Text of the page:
For Valerie Lavigne wine maker of Donatella Cinelli Colombini the autochtonous grape varieties will be the protagonists of the future italian wine
What do the words DIVERSITY, IDENTITY, TIPICALITY? In an era of globalization these seem to have become more important but can they merge with the research for high quality?
Valerie Lavigne wine maker
1) Donatella Cinelli Colombini
Valerie Lavigne Identity and typicality define the personality of the wine. It is through them that wine is recognizable by its taste, taste that is the specific expression of one or more grape varieties grown in a given region. Without authenticity, there can be no diversity. Therefore the search for quality in my opinion is inextricably linked from the notions of authenticity, identity and therefore diversity.
Barbara Magnani, Donatella Cinelli Colombini, Valerie Lavigne
2) Donatella Cinelli Colombin autochthonous varieties like Sangiovese, Foglia Tonda and Sagrantino. What have they to offer more or less of compared to the international varieties like Cabernet or Merlot
VLV Autochtonous grape varieties, when combined with the image of a great wine produced in this region, Brunello Sangiovese for example, are always cultivated at their northern limit, ie where there is always a little more difficult than elsewhere to get a full maturity. It is in these conditions that the grape expression is the most original and most inimitable either.
The international varieties like merlot, cabernet sauvignon or chardonnay, when grown in Bordeaux and Burgundy are at their northern limit. The aromas of these varieties, in these circumstances are very unique and identifiable. Grown in warmer or drier climates wines produced can be good but not very great wines. Their aromatic expression loses its unique character. It is the privilege of autochtonous grape varieties to generate wines whose flavor can’t be replicated.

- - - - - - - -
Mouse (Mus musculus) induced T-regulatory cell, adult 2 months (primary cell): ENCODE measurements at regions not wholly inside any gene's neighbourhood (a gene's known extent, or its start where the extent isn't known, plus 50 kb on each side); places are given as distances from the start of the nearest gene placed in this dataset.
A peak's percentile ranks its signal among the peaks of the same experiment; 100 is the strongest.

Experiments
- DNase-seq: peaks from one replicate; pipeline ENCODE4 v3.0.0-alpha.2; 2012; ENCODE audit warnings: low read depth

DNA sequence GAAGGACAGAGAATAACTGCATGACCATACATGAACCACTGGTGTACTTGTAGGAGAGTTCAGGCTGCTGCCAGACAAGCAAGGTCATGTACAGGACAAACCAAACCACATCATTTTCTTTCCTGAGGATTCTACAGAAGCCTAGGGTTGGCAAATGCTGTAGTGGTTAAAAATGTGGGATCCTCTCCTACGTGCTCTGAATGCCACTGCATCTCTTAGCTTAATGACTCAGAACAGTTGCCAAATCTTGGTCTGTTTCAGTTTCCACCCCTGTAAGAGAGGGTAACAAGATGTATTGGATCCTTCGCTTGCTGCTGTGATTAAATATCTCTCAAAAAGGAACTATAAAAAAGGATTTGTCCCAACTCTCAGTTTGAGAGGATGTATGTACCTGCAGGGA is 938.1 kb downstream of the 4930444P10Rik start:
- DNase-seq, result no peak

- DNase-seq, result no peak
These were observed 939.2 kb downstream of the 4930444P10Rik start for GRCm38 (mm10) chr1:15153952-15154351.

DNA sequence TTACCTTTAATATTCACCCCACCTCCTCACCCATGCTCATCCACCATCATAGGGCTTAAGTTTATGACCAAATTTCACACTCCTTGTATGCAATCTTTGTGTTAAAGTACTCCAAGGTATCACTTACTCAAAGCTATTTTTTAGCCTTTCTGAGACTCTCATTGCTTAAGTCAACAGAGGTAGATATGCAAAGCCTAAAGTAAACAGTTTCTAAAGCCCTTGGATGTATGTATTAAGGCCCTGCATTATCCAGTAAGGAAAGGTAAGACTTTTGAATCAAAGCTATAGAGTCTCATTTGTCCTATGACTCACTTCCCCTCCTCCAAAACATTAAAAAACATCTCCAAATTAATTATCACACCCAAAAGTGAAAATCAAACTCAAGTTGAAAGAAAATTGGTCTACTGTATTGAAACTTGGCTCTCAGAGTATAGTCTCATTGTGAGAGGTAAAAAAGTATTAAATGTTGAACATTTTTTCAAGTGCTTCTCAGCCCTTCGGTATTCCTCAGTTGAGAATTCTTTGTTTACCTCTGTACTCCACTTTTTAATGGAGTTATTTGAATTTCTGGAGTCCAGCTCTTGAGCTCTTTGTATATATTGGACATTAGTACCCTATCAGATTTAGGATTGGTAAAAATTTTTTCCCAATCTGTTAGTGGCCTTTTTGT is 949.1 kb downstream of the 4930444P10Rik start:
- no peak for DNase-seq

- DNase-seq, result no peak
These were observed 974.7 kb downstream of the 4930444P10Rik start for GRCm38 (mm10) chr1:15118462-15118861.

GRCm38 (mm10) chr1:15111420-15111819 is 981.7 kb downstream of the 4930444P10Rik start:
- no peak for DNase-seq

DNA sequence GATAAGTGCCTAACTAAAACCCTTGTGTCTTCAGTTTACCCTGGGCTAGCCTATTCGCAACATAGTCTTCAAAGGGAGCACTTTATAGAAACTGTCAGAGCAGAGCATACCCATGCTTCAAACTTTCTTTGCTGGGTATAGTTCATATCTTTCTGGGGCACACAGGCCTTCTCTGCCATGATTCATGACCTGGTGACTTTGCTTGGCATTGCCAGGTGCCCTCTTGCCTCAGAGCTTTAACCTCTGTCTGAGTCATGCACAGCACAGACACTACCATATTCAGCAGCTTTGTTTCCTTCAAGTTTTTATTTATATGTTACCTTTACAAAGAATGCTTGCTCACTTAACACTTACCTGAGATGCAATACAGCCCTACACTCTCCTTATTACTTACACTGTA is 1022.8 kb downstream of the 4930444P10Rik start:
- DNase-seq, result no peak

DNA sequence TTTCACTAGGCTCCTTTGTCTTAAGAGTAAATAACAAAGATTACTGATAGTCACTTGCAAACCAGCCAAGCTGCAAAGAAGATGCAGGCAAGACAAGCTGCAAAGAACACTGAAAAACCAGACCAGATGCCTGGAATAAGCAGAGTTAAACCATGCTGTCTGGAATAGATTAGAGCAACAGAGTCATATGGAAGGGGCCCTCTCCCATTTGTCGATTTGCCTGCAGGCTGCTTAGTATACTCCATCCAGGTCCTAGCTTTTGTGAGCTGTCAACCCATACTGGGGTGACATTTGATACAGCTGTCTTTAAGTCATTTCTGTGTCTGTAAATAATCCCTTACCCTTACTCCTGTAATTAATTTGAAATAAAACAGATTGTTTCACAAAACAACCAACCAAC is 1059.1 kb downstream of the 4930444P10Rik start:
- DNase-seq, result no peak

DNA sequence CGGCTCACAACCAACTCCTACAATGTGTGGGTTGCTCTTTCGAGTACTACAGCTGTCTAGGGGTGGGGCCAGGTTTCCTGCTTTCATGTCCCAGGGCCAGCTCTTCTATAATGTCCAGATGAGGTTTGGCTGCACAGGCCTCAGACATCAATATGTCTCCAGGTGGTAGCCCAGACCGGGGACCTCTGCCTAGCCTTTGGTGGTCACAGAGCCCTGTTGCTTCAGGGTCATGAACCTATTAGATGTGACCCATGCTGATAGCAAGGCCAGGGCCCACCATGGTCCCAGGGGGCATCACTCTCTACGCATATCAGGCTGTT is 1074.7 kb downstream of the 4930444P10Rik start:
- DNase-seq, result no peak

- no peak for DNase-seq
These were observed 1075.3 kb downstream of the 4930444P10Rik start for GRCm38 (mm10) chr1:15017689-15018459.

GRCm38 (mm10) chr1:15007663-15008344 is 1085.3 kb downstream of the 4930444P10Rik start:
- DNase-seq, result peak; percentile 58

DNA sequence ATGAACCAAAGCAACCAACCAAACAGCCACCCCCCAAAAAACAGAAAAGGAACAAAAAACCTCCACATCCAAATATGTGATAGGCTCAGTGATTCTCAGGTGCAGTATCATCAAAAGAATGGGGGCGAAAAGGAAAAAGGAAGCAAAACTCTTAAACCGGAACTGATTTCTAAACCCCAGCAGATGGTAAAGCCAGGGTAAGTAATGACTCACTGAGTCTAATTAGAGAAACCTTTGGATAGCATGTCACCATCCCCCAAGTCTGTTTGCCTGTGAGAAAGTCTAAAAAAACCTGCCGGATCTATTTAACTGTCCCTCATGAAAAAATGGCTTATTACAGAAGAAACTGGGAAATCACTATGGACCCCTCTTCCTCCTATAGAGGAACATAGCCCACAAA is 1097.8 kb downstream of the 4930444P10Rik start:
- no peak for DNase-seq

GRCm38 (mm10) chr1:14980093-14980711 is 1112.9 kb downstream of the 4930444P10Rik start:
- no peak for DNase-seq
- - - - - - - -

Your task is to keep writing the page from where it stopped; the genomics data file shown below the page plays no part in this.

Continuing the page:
3) DCC The choice of preferring barrels for Brunello is firstly for wine making reasons and then for cultural reasons? In other words does it show a desire to make a wine with more identity or only to make a better wine?
VLV As I said, the wines are recognizable by a particular expression, typical of one or more grape varieties grown in a given region. The wood must not disturb this authenticity, it must remain a support, an element of complexity.
Less wood for wine most authentic and therefore greatest wines
4) DCC All of us must collaborate to reduce the environmental impact. What is the future of the eco-compatible vineyard? Many think of going biological others of being biodynamic…..how does one make great wines and still preserve nature?
VLV There is no choice. The vineyard must be both eco-compatible and produce great wines, expressing local inimitable taste.
The objectives of eco-compatibility are varied: no residues of pesticides not only in wines but also in soil, water and air, unspoilt and adorned countryside, enriched territory both economically, socially and culturally.
The distinction between biological and biodynamic is purely semantic. We must make every effort to achieve environmental objectives; If certain practices of biodynamic have a measurable beneficial effect, they are justified. Otherwise they have no interest.
5) DCC Today the Supertuscans, based on Sangiovese and international varieties, are no longer fashionable. Is this the beginning of an era that sees favourably blends based on autochthonous varieties? What do you think about Sagrantino plus Sangiovese?
VLV I think a return to blend of autochtonous varieties is in the air of time, always with the same idea, produce wines typical of a place, with a recognizable and inimitable taste.
Why not imagine the effect of combining the colorful, powerful, low acid and very tannic Sagrantino with the more delicate, most acidic and less colorful Sangiovese? It is the tannin quality of each that will guide the blend. But there are probably other ways to explore or deepen in all cases. What about Colorino for example?